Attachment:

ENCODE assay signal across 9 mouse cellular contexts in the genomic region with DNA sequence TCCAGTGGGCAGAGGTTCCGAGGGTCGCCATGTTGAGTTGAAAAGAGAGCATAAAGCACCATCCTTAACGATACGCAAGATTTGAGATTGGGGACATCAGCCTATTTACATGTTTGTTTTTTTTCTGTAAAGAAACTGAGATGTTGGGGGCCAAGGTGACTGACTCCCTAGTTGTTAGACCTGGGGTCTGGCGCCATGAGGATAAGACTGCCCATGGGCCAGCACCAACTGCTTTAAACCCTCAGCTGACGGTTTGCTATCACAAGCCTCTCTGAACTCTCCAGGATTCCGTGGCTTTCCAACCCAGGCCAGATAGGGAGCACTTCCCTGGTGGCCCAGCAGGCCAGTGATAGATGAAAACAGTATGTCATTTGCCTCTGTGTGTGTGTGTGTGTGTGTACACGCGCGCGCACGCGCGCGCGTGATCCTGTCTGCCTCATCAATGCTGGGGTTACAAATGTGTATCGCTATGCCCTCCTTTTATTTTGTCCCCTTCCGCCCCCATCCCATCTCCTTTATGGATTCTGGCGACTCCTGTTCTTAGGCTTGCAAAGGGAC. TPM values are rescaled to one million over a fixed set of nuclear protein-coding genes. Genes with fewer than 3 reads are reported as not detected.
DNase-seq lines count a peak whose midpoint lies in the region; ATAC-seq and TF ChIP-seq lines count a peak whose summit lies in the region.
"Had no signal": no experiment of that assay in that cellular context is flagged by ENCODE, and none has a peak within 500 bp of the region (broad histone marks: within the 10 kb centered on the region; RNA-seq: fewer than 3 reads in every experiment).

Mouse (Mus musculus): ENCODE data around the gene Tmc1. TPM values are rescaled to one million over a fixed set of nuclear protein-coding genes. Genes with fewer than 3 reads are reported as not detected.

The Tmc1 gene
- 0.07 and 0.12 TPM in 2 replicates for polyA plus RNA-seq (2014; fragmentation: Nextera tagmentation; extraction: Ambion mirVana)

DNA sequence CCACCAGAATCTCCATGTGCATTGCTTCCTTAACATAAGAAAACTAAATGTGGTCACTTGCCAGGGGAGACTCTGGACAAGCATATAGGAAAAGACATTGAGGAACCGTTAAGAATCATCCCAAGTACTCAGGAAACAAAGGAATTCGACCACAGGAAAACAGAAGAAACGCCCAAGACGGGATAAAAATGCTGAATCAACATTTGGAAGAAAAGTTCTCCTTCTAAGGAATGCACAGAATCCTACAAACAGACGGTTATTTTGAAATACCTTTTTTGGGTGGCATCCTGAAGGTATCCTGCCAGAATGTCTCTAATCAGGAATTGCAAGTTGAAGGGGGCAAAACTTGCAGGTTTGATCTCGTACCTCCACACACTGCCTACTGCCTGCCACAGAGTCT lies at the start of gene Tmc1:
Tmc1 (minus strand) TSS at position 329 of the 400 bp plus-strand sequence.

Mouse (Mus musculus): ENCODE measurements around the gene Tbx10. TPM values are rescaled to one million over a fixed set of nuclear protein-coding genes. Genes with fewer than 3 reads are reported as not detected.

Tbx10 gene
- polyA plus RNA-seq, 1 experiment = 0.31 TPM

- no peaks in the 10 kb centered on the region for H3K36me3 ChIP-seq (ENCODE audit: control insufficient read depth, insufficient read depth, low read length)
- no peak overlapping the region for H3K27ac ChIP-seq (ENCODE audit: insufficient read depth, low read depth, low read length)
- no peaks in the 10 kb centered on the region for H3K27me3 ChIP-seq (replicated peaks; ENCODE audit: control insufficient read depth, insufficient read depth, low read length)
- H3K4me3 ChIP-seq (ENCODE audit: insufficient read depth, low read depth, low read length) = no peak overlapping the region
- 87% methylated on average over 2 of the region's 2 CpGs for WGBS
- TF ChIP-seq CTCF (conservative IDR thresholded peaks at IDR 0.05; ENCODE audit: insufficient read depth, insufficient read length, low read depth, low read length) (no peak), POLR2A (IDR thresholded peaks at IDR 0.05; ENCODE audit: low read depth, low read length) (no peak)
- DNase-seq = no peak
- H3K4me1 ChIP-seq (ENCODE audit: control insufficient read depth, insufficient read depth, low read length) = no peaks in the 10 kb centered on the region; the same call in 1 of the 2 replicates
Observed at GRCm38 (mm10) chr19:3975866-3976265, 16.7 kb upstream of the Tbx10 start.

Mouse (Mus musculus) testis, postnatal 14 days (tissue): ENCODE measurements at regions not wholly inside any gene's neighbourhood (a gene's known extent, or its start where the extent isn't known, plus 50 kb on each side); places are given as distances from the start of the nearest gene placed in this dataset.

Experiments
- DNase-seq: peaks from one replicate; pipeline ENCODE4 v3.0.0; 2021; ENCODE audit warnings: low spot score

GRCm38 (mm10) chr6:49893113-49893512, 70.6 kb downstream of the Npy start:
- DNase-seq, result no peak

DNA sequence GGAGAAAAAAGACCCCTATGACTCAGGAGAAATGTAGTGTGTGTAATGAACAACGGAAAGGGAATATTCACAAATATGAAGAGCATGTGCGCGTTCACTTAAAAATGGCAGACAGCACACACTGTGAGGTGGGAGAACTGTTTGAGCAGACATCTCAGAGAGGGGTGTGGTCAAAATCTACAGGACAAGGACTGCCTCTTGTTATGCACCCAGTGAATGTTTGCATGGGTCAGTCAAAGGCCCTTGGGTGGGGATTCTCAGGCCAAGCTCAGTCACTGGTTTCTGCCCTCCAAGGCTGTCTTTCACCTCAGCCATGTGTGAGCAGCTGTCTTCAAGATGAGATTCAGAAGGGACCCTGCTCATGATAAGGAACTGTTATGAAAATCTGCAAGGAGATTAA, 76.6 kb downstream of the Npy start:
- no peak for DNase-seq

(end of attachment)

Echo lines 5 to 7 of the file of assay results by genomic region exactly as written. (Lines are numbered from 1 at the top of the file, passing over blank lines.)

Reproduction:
The Tmc1 gene
- 0.07 and 0.12 TPM in 2 replicates for polyA plus RNA-seq (2014; fragmentation: Nextera tagmentation; extraction: Ambion mirVana)

DNA sequence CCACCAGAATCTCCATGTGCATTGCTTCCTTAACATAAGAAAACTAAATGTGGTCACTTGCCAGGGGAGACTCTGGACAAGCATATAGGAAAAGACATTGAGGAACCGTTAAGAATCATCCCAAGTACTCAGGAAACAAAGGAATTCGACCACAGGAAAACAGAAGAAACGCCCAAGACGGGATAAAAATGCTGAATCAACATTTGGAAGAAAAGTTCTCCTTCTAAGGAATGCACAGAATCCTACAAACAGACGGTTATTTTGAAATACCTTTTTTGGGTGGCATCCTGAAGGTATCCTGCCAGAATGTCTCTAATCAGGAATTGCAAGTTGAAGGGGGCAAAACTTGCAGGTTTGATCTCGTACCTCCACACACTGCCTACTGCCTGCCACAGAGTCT lies at the start of gene Tmc1: